Oscar, Tony and Pulitzer prize winning writer John Patrick Shanley’s Italian American Reconciliation is coming to The Wilton Playshop this spring with performances beginning Friday, April 30 and running through Saturday, May 8. The production is being sponsored by HSBC, The World’s Local Bank.
Directed by Jeanine DeFalco of Trumbull, the play is a romantic comedy set in downtown New York that captures the emotional ups and down of love, marriage, divorce, hot tempers, and torrid romance. The production includes a talented cast and crew from throughout Fairfield County including Michael Limone of Stamford as Aldo Scalicki, Glenn Packman of Norwalk as Huey Maximilian Bonfigliano, Dana Dicerto of Norwalk as Teresa, Jessie Gilbertof Weston as Aunt May and Nancy Anderson of Fairfield as Janice.
Tickets for The Italian American Reconciliation are available for performances Friday April 30th and Saturday May 1st at 8 pm, Sunday May 2nd, at 2 pm, with Open Captioning for the hearing impaired, and Friday and Saturday, May 7th and 8th at 8 pm.
Tickets are $20 for general admission and $15 for students and seniors. For ticket information contact the Wilton Playshop email@example.com and (203)762-7629.
For more information contact: Toni Lee, (203) 761-1268.
When you take a vacation to a new destination — be it exotic or simply different from where you live your daily life — there are plenty of adventures waiting to transpire. Maybe you take pleasure in seeing the architecture, savoring new foods, or hearing a different language. Maybe you just like the experience of a different culture and the feeling you get when listening to music and entertainment that is completely different from your own. Or maybe for you, the best part of traveling just might be the fact that it provides heaps of decorating inspiration! If so, voyage cautiously — there are definitely some common mistakes you’ll want to steer clear of.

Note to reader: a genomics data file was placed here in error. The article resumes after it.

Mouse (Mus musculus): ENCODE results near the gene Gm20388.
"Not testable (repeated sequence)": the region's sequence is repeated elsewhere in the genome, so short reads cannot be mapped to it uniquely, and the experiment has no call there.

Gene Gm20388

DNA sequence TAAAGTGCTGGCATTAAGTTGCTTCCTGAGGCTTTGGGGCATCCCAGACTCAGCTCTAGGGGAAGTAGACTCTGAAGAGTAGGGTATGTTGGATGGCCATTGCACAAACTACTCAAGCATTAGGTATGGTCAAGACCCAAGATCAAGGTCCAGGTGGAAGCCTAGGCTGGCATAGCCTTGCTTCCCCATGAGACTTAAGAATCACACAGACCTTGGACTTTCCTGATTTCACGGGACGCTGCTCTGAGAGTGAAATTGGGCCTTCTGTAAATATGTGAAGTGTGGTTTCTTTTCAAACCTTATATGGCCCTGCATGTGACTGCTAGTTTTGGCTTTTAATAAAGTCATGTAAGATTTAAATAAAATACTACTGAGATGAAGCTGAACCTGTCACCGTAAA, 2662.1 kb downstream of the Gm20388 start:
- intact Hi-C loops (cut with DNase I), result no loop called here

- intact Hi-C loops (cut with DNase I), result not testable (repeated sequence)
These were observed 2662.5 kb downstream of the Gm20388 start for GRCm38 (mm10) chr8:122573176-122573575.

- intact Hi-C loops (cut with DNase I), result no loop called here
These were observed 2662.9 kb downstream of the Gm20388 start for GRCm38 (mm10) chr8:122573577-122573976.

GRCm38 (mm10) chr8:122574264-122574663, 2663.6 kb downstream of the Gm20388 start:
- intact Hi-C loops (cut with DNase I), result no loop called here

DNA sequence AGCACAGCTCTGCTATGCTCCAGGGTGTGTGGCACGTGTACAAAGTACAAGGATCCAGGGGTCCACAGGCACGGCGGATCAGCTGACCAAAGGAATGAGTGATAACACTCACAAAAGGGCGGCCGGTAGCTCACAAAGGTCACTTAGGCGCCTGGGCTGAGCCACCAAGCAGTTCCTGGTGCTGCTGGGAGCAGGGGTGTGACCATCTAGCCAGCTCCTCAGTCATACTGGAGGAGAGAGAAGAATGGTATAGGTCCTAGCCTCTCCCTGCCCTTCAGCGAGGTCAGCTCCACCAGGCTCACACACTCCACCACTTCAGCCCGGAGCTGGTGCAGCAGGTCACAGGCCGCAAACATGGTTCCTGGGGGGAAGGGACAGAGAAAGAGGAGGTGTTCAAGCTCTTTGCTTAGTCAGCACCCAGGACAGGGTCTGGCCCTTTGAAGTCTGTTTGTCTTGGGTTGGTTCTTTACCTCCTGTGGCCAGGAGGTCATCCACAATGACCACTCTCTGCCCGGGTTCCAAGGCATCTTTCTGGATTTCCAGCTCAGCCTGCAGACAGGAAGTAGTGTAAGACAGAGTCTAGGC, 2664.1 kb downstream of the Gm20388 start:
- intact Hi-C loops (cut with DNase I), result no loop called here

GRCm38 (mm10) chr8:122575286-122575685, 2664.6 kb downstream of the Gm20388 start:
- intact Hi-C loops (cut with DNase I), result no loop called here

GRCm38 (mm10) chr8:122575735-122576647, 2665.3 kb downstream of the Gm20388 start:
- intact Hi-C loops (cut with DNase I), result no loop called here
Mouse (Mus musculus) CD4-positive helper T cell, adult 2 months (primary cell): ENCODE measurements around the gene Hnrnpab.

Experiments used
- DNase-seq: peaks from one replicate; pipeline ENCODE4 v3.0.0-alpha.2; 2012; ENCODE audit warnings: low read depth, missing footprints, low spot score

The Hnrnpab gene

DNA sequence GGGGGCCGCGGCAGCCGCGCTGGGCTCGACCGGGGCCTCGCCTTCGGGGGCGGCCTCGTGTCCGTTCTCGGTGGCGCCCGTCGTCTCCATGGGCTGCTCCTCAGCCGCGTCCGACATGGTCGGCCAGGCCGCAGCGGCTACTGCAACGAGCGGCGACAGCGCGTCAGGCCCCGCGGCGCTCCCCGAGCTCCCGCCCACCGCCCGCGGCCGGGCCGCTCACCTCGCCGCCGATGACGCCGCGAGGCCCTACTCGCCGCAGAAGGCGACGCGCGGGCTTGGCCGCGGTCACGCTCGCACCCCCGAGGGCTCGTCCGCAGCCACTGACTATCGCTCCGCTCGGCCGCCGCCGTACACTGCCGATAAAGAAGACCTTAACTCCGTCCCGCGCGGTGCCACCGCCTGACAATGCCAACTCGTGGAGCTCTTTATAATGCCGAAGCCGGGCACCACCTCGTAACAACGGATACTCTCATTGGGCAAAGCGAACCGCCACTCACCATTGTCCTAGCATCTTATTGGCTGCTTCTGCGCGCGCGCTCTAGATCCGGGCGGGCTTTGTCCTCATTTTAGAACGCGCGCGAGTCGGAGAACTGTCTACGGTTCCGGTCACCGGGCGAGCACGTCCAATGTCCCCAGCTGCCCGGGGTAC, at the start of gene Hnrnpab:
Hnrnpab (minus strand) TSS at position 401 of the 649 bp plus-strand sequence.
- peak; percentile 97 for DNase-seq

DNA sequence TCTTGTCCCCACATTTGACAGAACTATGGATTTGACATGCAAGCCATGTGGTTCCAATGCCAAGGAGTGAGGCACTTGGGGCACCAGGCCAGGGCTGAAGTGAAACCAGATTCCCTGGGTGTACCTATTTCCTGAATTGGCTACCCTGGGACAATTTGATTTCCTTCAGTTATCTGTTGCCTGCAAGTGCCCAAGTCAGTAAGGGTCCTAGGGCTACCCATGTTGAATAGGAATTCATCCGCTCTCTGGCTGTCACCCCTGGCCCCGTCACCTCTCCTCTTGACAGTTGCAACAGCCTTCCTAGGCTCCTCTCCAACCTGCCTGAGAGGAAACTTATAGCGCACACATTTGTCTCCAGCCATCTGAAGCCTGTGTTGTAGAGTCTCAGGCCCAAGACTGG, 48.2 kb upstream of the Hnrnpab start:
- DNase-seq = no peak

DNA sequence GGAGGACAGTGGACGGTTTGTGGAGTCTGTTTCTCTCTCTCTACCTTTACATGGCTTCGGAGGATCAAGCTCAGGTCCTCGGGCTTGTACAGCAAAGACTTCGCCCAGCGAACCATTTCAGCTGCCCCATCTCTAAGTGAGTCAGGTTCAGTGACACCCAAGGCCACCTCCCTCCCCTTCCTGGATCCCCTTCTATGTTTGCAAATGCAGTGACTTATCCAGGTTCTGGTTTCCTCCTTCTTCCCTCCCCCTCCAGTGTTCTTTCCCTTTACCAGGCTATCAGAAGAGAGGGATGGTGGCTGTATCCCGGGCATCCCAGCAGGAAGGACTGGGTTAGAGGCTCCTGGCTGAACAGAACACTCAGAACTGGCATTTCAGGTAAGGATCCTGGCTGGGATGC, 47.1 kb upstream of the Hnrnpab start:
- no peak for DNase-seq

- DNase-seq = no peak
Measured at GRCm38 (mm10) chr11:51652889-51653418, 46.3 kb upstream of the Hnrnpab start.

Home Envy has put together a great DOs and DON’Ts list for travel-inspired decorating for those of you hoping to recreate that dream destination atmosphere right at home.
A few of our favorites are:
DO make room for furnishings that look well-traveled or well-loved. A Turkish table with inlaid mother-of-pearl and ivory suggests a trip to Morocco or Turkey, while a vintage trunk may have traveled on the Queen Mary.
DON’T copy any regional style literally or you run the risk of developing “Epcot Syndrome”. Santa Fe style looks perfectly appropriate in New Mexico and works very well in Arizona and Los Angeles, but it may fall somewhat short in eastern Canada where geography and light are vastly different. Terracotta tiles, Navajo rugs, and religious iconography can however mix well (and look appropriate) when combined with other classic American-style furnishings.
Along with Tulips and Daffodils, Crocuses are flowers most commonly associated with spring. Fittingly, “The Song of the Crocus Fairy” is the first poem in Cicely Mary Barker’s classic book, Flower Fairies of the Spring, and crocus fairies are pictured on the cover. This very book has served as inspiration for some of the world’s most notable gardeners.
Crocuses are most often found in Lilac, mauve, yellow and white and there are approximately 80 species and 30 cultivars and they are an absolute sight to see during a spring shower. Be sure to keeps your eyes out for these beauties through the month of April!